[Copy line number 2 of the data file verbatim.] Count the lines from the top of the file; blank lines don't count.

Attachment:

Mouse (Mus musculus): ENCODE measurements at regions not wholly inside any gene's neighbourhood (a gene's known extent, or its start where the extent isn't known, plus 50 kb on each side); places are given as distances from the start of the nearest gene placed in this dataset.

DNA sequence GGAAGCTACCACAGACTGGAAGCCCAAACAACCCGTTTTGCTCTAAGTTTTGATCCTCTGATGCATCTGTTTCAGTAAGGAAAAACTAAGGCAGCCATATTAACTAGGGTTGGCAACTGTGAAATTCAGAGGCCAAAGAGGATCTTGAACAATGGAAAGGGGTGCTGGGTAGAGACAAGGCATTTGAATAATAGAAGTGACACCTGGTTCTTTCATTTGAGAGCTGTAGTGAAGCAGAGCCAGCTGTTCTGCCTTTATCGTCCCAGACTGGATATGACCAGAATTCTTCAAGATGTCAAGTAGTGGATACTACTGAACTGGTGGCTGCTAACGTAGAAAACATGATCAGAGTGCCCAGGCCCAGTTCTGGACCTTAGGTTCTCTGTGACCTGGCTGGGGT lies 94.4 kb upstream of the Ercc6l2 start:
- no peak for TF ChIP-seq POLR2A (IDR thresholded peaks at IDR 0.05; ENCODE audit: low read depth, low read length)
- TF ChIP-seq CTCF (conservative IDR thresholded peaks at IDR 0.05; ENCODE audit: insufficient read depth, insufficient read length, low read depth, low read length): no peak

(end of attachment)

DNA sequence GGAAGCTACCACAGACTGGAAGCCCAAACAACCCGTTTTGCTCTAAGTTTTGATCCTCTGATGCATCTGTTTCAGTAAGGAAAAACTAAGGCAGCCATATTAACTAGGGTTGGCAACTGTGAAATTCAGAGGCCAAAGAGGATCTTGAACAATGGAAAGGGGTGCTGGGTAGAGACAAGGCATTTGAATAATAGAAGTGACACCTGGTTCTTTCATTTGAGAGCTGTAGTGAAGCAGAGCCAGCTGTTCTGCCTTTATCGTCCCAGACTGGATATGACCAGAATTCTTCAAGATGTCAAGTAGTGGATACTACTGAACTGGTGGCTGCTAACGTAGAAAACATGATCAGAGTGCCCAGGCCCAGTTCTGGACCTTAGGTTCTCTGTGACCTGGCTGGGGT lies 94.4 kb upstream of the Ercc6l2 start: